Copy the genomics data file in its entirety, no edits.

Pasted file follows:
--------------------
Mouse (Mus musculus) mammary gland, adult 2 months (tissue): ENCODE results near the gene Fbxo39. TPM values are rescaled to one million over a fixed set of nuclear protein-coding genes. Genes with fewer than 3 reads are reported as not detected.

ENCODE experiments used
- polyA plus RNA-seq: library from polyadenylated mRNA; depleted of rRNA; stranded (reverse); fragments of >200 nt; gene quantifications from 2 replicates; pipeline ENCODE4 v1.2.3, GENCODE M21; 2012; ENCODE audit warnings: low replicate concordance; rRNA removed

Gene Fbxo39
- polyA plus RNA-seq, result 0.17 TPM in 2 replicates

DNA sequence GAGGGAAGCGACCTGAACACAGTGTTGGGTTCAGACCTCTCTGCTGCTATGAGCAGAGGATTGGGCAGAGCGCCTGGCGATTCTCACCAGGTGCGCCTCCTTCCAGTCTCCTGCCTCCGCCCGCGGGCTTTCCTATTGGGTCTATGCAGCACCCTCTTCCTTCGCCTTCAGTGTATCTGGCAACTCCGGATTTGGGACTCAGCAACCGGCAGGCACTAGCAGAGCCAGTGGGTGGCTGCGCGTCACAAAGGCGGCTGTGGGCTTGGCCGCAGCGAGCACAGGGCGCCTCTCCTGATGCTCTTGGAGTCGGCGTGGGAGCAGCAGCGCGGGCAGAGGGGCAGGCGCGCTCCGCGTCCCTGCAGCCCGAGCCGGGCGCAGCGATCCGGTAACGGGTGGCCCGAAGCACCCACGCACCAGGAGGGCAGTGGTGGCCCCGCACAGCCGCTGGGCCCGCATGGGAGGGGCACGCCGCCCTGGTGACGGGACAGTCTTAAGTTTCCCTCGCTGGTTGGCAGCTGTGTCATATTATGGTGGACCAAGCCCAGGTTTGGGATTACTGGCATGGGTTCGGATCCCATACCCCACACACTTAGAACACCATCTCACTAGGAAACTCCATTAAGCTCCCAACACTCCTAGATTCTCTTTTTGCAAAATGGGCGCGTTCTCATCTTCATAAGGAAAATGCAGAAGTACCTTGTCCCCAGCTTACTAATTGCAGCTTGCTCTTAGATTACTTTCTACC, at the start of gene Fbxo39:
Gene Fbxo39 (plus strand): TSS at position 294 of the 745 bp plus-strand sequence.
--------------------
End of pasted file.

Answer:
Mouse (Mus musculus) mammary gland, adult 2 months (tissue): ENCODE results near the gene Fbxo39. TPM values are rescaled to one million over a fixed set of nuclear protein-coding genes. Genes with fewer than 3 reads are reported as not detected.

ENCODE experiments used
- polyA plus RNA-seq: library from polyadenylated mRNA; depleted of rRNA; stranded (reverse); fragments of >200 nt; gene quantifications from 2 replicates; pipeline ENCODE4 v1.2.3, GENCODE M21; 2012; ENCODE audit warnings: low replicate concordance; rRNA removed

Gene Fbxo39
- polyA plus RNA-seq, result 0.17 TPM in 2 replicates

DNA sequence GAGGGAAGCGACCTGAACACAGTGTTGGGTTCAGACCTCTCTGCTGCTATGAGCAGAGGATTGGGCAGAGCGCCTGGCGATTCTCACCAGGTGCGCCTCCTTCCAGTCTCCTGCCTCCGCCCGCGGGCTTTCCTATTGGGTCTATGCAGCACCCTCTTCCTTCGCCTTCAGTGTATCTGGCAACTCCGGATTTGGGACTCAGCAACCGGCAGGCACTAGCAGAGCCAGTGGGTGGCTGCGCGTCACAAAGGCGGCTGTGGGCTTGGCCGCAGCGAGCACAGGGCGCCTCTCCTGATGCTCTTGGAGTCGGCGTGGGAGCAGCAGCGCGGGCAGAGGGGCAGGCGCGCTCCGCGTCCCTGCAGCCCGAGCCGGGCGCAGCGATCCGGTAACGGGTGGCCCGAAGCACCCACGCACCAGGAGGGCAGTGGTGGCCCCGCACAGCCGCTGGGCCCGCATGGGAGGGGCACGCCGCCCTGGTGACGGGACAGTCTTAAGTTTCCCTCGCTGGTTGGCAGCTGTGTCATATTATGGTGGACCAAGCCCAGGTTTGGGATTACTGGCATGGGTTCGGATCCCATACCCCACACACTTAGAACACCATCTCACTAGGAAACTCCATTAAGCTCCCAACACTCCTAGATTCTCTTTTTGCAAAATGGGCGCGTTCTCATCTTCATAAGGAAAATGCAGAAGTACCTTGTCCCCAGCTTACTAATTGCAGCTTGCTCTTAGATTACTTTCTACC, at the start of gene Fbxo39:
Gene Fbxo39 (plus strand): TSS at position 294 of the 745 bp plus-strand sequence.